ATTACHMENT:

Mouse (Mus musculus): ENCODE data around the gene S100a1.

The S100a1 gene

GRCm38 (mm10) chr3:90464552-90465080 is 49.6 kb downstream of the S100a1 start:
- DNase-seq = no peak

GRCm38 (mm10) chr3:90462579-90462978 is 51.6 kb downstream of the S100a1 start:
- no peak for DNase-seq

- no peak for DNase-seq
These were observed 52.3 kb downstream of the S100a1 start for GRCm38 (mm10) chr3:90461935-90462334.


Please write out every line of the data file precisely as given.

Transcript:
Mouse (Mus musculus): ENCODE data around the gene S100a1.

The S100a1 gene

GRCm38 (mm10) chr3:90464552-90465080 is 49.6 kb downstream of the S100a1 start:
- DNase-seq = no peak

GRCm38 (mm10) chr3:90462579-90462978 is 51.6 kb downstream of the S100a1 start:
- no peak for DNase-seq

- no peak for DNase-seq
These were observed 52.3 kb downstream of the S100a1 start for GRCm38 (mm10) chr3:90461935-90462334.